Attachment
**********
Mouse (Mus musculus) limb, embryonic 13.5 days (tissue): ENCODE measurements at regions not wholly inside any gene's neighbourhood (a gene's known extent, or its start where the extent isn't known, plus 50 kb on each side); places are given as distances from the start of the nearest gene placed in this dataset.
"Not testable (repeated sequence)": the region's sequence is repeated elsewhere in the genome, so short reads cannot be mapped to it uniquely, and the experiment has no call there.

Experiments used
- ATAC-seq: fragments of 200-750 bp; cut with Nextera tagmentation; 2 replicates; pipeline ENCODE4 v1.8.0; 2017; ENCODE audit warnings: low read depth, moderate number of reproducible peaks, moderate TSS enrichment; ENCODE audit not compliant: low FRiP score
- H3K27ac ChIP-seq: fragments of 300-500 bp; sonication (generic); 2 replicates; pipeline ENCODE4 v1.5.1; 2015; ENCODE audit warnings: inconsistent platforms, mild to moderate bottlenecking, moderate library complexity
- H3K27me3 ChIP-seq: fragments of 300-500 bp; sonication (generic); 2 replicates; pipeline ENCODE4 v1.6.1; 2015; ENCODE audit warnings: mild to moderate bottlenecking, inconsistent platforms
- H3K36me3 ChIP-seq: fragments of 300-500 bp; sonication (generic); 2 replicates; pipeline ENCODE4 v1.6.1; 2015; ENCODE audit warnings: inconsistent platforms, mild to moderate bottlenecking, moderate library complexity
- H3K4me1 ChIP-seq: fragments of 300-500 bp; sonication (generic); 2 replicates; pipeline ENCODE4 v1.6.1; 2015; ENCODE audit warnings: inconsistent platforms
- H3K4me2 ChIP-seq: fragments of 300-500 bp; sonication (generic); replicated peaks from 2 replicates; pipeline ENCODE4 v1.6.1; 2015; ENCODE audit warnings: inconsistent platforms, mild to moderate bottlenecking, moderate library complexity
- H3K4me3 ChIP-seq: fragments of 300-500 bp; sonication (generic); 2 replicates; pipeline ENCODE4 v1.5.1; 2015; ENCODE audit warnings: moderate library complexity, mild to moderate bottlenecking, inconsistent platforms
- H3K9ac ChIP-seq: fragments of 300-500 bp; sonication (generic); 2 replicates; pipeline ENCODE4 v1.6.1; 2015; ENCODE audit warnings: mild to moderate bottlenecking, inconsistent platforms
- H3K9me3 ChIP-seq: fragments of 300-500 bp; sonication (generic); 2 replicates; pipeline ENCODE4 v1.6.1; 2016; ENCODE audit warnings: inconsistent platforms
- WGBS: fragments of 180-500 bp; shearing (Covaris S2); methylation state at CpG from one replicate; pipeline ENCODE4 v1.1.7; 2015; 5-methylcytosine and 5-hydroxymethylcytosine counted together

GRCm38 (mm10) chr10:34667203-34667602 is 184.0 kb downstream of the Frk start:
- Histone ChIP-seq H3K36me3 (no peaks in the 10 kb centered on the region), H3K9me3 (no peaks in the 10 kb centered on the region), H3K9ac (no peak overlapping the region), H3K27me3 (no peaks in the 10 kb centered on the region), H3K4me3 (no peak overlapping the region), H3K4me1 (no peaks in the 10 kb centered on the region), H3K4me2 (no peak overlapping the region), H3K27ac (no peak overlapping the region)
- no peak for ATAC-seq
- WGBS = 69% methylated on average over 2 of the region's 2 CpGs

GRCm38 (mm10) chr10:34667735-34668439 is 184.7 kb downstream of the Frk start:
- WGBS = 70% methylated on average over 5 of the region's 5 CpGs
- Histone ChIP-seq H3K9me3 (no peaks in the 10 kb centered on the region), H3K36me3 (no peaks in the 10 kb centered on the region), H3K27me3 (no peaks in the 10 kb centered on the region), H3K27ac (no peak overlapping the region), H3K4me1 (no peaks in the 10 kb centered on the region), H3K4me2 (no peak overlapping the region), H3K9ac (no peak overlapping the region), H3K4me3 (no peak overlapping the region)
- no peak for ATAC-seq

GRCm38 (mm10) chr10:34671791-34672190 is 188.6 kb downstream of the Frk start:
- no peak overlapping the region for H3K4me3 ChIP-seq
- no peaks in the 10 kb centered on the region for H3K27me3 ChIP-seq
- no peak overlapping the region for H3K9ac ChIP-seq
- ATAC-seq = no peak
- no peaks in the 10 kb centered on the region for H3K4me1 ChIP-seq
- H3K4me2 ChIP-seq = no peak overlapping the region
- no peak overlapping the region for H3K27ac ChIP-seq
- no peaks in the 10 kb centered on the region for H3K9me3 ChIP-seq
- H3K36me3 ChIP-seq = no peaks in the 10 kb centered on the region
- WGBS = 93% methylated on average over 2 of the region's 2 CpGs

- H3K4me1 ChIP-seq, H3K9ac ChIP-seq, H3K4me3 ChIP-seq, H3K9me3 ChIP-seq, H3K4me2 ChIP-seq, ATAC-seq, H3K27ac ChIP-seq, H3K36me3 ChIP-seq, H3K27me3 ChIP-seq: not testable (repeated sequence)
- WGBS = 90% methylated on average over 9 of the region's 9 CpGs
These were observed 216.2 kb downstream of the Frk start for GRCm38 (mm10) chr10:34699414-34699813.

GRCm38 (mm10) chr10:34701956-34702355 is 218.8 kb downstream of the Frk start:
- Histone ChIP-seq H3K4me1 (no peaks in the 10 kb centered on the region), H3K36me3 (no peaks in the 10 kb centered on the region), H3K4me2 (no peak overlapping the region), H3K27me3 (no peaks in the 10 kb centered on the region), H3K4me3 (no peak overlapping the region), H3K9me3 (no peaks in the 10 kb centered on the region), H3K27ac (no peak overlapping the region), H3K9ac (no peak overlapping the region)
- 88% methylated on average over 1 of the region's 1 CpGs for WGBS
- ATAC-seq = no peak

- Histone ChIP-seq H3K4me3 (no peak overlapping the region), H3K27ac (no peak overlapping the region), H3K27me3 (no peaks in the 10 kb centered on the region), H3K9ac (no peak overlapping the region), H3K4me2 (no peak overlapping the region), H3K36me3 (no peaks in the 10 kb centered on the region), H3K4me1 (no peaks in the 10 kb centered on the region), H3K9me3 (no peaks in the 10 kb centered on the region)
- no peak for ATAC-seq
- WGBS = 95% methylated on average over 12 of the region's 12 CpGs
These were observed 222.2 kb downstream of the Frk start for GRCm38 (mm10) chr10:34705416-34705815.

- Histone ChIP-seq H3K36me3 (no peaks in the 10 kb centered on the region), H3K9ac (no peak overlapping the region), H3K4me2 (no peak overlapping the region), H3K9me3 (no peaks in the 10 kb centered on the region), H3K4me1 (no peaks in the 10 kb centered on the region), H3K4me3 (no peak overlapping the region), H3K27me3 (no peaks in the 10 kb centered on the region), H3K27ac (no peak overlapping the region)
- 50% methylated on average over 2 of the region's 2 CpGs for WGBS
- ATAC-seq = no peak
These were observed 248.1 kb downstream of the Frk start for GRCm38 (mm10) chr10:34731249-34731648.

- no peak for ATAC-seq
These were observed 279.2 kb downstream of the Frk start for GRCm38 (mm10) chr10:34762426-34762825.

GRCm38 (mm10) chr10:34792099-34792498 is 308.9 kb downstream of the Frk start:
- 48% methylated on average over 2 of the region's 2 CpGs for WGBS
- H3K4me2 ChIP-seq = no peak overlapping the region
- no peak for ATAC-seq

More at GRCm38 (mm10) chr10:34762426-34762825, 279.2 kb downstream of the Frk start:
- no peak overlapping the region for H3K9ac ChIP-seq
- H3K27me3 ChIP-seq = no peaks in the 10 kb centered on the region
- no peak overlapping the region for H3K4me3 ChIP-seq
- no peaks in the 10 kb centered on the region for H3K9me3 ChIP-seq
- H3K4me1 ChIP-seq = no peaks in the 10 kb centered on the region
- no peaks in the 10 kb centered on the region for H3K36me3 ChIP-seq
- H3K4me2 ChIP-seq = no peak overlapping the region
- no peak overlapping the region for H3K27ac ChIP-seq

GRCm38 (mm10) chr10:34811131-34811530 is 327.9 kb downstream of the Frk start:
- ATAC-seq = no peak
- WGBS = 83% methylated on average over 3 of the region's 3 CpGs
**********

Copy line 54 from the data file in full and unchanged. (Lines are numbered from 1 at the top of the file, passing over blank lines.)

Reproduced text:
More at GRCm38 (mm10) chr10:34762426-34762825, 279.2 kb downstream of the Frk start: